Dr. Richard Kravitz on Advertising Turning Us Into Hypochondriacs

We see it – We feel it!

Kravitz0412 Dr. Richard Kravitz on Advertising Turning Us Into Hypochondriacs Photo

Dr. Richard Kravitz

Many feel ill at ease talking about certain ailments that have a stigma associated with them. According to Consumer Reports’ October issue of “On Health,” advertising companies take advantage of this awkwardness by giving fancy new names to old medical problems and offering “specialized” medications to treat them.

ves allhave Dr. Richard Kravitz on Advertising Turning Us Into Hypochondriacs Photo

Vesicare treats Overactive Bladder. Making readers think "We all" have an overactive bladder. (mattsherring.com)

For instance are you suffering from incontinence or an overactive bladder? Is someone impotent or suffering from erectile dysfunction? It may depend on the advertisement they’ve read or seen on television.

Some experts see this trend as blurring the line between normal health and conditions that require their “specialized” medications.  Others see this as a positive trend helping consumers understand the cause and form of their problems and encourage patients to talk to their doctors more openly.

Dr. Richard Kravitz, has researched the effect of ads on doctors and patients.

“The goal of advertising is often to blur the distinction between the lower end of normal and the beginning of a disease. It increases the use of drugs among people who need them, but also increases prescriptions among people in that gray zone.”

According to Vitals.com, Kravitz a professor of internal medicine at the University of California received his medical degree at the University Of California San Francisco School Of Medicine and completed his residency at the University of California.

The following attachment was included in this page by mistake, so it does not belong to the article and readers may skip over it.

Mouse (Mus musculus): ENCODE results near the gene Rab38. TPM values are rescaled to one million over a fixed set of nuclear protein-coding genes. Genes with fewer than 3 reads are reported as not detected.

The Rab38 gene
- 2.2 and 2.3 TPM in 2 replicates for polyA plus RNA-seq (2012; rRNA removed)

Consumer Reports’ “On Health” offers 3 samples of ads making you feel sicker than you are.

1. Urinary incontinence is devastating to many, but more people are actually suffering from less severe urinary problems.  Using symptoms that relate to both, drug companies made up the term “overactive bladder,” developed medication to treat it and launched an advertising campaign.
More than incontinence, even frequent urinary problems are often overstated. A 2007 European study showed that only 8 percent of adults actually suffer from this.

Viagra%20magazine%20ad Dr. Richard Kravitz on Advertising Turning Us Into Hypochondriacs Photo

Viagra Ad for Erectile Dysfunction. They can't possibly be over 65. (blog.lib.umn.edu)

2. Viagra, the first oral drug for erectile dysfunctions, is commonly used by men aged 18-45 even though impotence is pretty uncommon until aged 65 or so.   Showing young, healthy vibrant men in their advertising, the makers of Viagra have managed to influence younger consumers into believing that they are inadequate unless they take the drug. Government research has shown that 15-25 percent of all 65 year olds and only 5 percent of those in their 40s suffer from erectile dysfunction.

3. A recent study revealed that between 1996 and 2000 the use of antidepressants in America doubled from 13 million to 27 million users.  People with marginal symptoms account for a large portion of that and direct to consumer advertising is responsible for some of it.

zoloft ad Dr. Richard Kravitz on Advertising Turning Us Into Hypochondriacs Photo

Zoloft Ad for antidepressants. Who doesn't have dishes in their sink? (ukiahcommunityblog)

In an experiment published in the Journal of the American Medical Association, Dr. Kravitz and his colleagues trained actors to portray patients with major depression or less serious depression that was related to stressful events. Kravitz found that when the actors asked for an antidepressant they received a prescription more than half the time.

Drugs can be a boon in treating a condition, but too often are used as an unnecessary, sometimes harmful, intervention. Physicians are fast to pull their prescription pad out and pharmaceutical companies are always ready to pitch new treatments. But consumers also play a role in their eager search for a quick fix.